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The Impact of Teasing, Name Calling and Bullying

By Mike Jacquart


I'd have to say the most difficult part of writing my new book, Climbing out of Darkness: A Personal Journey into Mental Wellness (with Marina London LCSW), involved reliving some of the experiences and related feelings I had to recall while penning certain sections of the book.


This included bullying. As a new kid in the fifth grade in the public school I attended, I was bullied and teased A LOT. One particularly mean boy would chase me all the way home. More than fifty years ago, I still remembered these awful incidents well enough that I could almost picture his face. And I recalled breathing a deep sigh of relief when I got home, opened the door, and slammed it shut behind me.


That was bad enough. While bullying of the physical variety was harmful, at least I had a reprieve once I shut the door. I can't imagine how much more difficult it would have been today if my tormentor could have also lashed out at me via texts, social media posts, and other electronic forms of chastisement, since those can be just as devastating as those that occur face to face. At least I did not have experiences like those to relive.


And yet, whether electronic or face to face, and regardless of whether one is at home, school, or even in the workplace, and regardless at what age - child, teen, or adult - the effects of bullying are often similar: anxiety, insomnia, and difficulty concentrating, for starters.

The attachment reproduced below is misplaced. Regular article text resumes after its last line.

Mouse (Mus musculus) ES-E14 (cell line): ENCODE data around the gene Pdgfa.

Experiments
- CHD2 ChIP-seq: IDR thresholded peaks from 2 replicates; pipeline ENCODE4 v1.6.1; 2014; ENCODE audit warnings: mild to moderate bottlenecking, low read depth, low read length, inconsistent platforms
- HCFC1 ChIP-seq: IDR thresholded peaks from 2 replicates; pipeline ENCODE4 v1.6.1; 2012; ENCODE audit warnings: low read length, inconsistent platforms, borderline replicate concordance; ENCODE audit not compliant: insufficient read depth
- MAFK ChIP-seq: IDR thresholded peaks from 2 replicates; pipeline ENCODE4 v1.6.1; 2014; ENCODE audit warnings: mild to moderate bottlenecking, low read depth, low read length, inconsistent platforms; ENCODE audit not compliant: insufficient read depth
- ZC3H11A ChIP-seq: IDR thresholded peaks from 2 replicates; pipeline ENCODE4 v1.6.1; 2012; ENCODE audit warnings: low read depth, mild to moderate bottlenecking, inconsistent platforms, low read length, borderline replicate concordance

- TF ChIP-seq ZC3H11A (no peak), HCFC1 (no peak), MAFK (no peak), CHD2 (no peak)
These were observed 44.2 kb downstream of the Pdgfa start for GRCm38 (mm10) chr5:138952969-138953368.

I can definitely relate to that last part. Whether it's teasing, name calling, bullying, or all three, anyone already suffering from a lack of confidence and self-esteem, as was the case with me, is bound to find it even more difficult to cope with the torment.


But it's only been in recent times that the trauma children experience due to emotional abuse has been brought to light. In fact, there are similarities between playground bullies, and as adults, workplace bullying. As noted, whether child or adult, the ill behavior does not have to be face to face to be effective.


"When a person has low EQ, or Emotional Quotient, and they do little to improve their EQ, it is very likely that they could become, or perceived as, a bully," adds Paula Marshall, CEO of the Bama Companies.


Likewise, if a child remains insecure and lacks self-confidence as an adult, these antagonistic incidents are likely to go on much longer than than they need to. If you, or someone you know, is being bullied in the workplace, I would not assume this person knows how, or is able to, address the situation. The employee might well need HELP, such as that available from an employee assistance program (EAP).


The point is, emotional/verbal abuse brought on by teasing, name calling, and bullying, does not necessarily end when childhood is over. Such torment can continue into adulthood. Sad, but true. Our life experiences have a lot to do with shaping who we become as adults. It is why I strived to help the reader understand the impact of mental health in everyday life in my new book.


Climbing out of Darkness: A Personal Journey into Mental Wellness is available on Amazon at https://www.amazon.com/dp/B0BQ58KJH4?fbclid=IwAR27QzfHVTSHntSunkbciH_A4xcRz7Kuwor6hLwWlX9Hutc3IInh3dAaN9w


For roughly the same price, the author will snail mail a signed copy. To learn more, contact him at mjacquart@writeitrightllc.com.


This article serves as an introduction of sorts to a series of new blog posts and podcasts, especially for men, to be distributed by Fresh Hope for Mental Health, http://freshhope.us


More to come in a future post!




















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